What is Progressive Disclosure?
Progressive disclosure is an interaction design pattern that sequences information and actions across several screens (e.g., a step-by-step signup flow). The purpose is to lower the chances that users will feel overwhelmed by what they encounter. By disclosing information progressively, interaction designers reveal only the essentials, and help users manage the complexity of feature-rich websites or applications.
Usability expert Jakob Nielsen defines progressive disclosure as a technique that “defers advanced or rarely used features to a secondary screen, making applications easier to learn and less error-prone.” Progressive disclosure follows the typical notion of moving from “abstract to specific,” including the sequencing of user behaviors or interactions. In other words, progressive disclosure is not just about displaying information from abstract to specific. At the practical level, encouraging the user to move from completing simple actions or tasks to executing more complex ones is what lies at the heart of the philosophy. Disclosing more complex, secondary features only if a user asks for them provides a two-tiered environment where most users can proceed with their tasks effectively and efficiently. This allows casual users to proceed without frustration while keeping advanced users satisfied with higher-end functionality.
Progressive disclosure is a concept that has been used since at least the early 1980s. The technique gained the attention of user interface specialists through John M. Carroll and Mary Rosson’s lab work at IBM in 1983, where they found that hiding advanced functionality early on led to an increased success of its use later on. Appreciating the user’s state of readiness is vital for designers working in all industries. By gearing a design around the notion that approachability and ease of use must take precedence over intricate use possibilities during engagement with a user, interaction designers can greatly improve the chances of their products’ success.
Literature on Progressive Disclosure
Here’s the entire UX literature on Progressive Disclosure by the Interaction Design Foundation, collated in one place:
Learn more about Progressive Disclosure
Take a deep dive into Progressive Disclosure with our course UI Design Patterns for Successful Software .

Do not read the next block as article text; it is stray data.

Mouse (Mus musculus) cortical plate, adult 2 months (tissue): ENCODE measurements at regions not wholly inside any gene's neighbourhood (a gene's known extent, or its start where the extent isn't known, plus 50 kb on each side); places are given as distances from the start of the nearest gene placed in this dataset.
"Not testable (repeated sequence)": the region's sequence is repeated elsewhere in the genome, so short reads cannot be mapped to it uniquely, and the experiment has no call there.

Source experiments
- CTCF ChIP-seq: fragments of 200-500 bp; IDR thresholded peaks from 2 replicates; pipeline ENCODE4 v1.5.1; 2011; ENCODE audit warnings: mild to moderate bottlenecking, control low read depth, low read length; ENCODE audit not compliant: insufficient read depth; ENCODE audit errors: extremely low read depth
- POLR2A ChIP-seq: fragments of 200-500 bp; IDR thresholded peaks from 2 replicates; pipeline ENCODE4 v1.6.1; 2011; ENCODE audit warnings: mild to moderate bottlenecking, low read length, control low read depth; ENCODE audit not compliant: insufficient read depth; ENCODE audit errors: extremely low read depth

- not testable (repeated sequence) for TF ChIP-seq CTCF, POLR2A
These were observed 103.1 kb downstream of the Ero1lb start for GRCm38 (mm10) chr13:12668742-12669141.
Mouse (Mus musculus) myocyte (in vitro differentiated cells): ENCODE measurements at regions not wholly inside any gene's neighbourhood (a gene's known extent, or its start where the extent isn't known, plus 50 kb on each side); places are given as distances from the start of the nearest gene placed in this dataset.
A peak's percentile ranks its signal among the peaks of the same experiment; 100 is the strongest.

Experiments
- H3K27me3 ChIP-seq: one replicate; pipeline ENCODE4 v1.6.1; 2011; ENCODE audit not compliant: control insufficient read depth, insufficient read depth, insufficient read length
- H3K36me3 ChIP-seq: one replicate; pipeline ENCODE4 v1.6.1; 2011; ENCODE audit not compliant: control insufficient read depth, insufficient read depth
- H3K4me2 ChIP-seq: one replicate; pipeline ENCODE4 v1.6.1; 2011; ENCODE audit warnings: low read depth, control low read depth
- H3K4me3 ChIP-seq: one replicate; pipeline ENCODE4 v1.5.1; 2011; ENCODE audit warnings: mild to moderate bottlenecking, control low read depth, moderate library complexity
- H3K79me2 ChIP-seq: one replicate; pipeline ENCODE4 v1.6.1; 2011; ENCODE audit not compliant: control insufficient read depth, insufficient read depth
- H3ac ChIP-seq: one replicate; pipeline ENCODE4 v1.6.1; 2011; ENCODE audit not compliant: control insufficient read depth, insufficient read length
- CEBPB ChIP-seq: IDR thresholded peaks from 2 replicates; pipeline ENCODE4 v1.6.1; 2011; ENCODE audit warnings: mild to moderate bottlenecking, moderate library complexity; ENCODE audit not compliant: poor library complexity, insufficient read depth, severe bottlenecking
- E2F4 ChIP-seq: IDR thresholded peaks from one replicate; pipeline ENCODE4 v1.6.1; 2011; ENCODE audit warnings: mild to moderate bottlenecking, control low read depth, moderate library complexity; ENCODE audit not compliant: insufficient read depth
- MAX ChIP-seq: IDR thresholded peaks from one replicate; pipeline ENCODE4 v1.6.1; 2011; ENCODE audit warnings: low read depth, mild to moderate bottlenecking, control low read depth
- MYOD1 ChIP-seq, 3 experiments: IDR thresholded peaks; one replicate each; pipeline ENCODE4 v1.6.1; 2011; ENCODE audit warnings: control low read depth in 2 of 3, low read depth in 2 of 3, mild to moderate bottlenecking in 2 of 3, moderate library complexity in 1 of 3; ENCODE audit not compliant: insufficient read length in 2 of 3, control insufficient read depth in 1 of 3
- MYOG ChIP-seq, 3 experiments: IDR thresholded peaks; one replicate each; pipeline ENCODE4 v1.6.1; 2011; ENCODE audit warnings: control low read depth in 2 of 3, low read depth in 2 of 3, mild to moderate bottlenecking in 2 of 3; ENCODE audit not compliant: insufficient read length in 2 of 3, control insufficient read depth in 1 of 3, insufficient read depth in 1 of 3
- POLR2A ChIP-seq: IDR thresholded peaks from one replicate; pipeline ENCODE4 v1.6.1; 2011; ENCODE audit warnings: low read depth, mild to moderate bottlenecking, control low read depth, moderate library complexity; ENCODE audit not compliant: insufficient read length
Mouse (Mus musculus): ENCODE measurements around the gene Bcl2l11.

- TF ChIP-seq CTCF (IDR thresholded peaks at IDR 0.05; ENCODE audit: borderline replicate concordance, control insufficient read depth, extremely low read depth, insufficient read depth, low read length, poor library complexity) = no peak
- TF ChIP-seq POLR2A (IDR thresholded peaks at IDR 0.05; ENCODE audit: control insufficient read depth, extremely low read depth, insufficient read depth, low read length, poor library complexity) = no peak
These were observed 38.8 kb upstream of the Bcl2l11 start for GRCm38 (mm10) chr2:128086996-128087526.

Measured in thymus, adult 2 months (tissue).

Have you ever found yourself spotting shapes in the clouds? That is because people are hard-wired to recognize patterns, even when there are none. It’s the same reason that we often think we know where to click when first experiencing a website—and get frustrated if things aren’t where we think they should be. Choosing the right user interface design pattern is crucial to taking advantage of this natural pattern-spotting, and this course will teach you how to do just that.
User interface design patterns are the means by which structure and order can gel together to make powerful user experiences. Structure and order are also a user’s best friends, and along with the fact that old habits die hard (especially on the web), it is essential that designers consider user interfaces very carefully before they set the final design in stone. Products should consist of such good interactions that users don’t even notice how they got from point A to point B. Failing to do so can lead to user interfaces that are difficult or confusing to navigate, requiring the user to spend an unreasonable amount of time decoding the display—and just a few seconds too many can be “unreasonable”—rather than fulfilling their original aims and objectives.
While the focus is on the practical application of user interface design patterns, by the end of the course you will also be familiar with current terminology used in the design of user interfaces, and many of the key concepts under discussion. This should help put you ahead of the pack and furnish you with the knowledge necessary to advance beyond your competitors.
So, if you are struggling to decide which user interface design pattern is best, and how you can achieve maximum usability through implementing it, then step no further. This course will equip you with the knowledge necessary to select the most appropriate display methods and solve common design problems affecting existing user interfaces.